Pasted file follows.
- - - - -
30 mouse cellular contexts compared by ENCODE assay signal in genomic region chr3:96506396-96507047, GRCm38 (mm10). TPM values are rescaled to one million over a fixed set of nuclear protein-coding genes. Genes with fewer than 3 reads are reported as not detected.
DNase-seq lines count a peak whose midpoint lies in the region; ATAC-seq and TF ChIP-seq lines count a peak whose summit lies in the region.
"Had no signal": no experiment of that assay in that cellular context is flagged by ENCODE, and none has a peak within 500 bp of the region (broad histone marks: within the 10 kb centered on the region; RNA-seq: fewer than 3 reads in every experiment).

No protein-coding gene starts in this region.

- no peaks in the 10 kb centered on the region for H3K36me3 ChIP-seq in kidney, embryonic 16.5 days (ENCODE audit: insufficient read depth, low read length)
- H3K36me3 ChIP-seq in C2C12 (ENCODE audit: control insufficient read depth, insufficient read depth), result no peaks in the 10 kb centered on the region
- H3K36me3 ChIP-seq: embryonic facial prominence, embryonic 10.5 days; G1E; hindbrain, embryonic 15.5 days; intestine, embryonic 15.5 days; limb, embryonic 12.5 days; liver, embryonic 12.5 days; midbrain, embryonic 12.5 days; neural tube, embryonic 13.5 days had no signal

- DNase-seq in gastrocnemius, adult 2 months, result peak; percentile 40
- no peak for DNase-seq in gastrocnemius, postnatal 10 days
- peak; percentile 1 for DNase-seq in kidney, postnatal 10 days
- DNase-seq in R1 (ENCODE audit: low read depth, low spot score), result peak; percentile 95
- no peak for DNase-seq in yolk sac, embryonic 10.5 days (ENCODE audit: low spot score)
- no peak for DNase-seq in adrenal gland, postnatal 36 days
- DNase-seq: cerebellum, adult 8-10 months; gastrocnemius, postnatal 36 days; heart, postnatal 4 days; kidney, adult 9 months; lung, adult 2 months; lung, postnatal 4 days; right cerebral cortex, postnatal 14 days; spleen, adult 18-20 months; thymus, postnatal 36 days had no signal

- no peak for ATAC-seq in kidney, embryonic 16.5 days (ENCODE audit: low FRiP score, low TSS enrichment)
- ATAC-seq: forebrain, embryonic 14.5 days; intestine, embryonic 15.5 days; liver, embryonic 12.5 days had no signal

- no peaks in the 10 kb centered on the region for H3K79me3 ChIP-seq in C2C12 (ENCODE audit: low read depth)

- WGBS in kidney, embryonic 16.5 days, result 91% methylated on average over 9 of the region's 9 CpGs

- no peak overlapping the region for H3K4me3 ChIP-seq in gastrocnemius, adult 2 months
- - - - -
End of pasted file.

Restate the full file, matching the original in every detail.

30 mouse cellular contexts compared by ENCODE assay signal in genomic region chr3:96506396-96507047, GRCm38 (mm10). TPM values are rescaled to one million over a fixed set of nuclear protein-coding genes. Genes with fewer than 3 reads are reported as not detected.
DNase-seq lines count a peak whose midpoint lies in the region; ATAC-seq and TF ChIP-seq lines count a peak whose summit lies in the region.
"Had no signal": no experiment of that assay in that cellular context is flagged by ENCODE, and none has a peak within 500 bp of the region (broad histone marks: within the 10 kb centered on the region; RNA-seq: fewer than 3 reads in every experiment).

No protein-coding gene starts in this region.

- no peaks in the 10 kb centered on the region for H3K36me3 ChIP-seq in kidney, embryonic 16.5 days (ENCODE audit: insufficient read depth, low read length)
- H3K36me3 ChIP-seq in C2C12 (ENCODE audit: control insufficient read depth, insufficient read depth), result no peaks in the 10 kb centered on the region
- H3K36me3 ChIP-seq: embryonic facial prominence, embryonic 10.5 days; G1E; hindbrain, embryonic 15.5 days; intestine, embryonic 15.5 days; limb, embryonic 12.5 days; liver, embryonic 12.5 days; midbrain, embryonic 12.5 days; neural tube, embryonic 13.5 days had no signal

- DNase-seq in gastrocnemius, adult 2 months, result peak; percentile 40
- no peak for DNase-seq in gastrocnemius, postnatal 10 days
- peak; percentile 1 for DNase-seq in kidney, postnatal 10 days
- DNase-seq in R1 (ENCODE audit: low read depth, low spot score), result peak; percentile 95
- no peak for DNase-seq in yolk sac, embryonic 10.5 days (ENCODE audit: low spot score)
- no peak for DNase-seq in adrenal gland, postnatal 36 days
- DNase-seq: cerebellum, adult 8-10 months; gastrocnemius, postnatal 36 days; heart, postnatal 4 days; kidney, adult 9 months; lung, adult 2 months; lung, postnatal 4 days; right cerebral cortex, postnatal 14 days; spleen, adult 18-20 months; thymus, postnatal 36 days had no signal

- no peak for ATAC-seq in kidney, embryonic 16.5 days (ENCODE audit: low FRiP score, low TSS enrichment)
- ATAC-seq: forebrain, embryonic 14.5 days; intestine, embryonic 15.5 days; liver, embryonic 12.5 days had no signal

- no peaks in the 10 kb centered on the region for H3K79me3 ChIP-seq in C2C12 (ENCODE audit: low read depth)

- WGBS in kidney, embryonic 16.5 days, result 91% methylated on average over 9 of the region's 9 CpGs

- no peak overlapping the region for H3K4me3 ChIP-seq in gastrocnemius, adult 2 months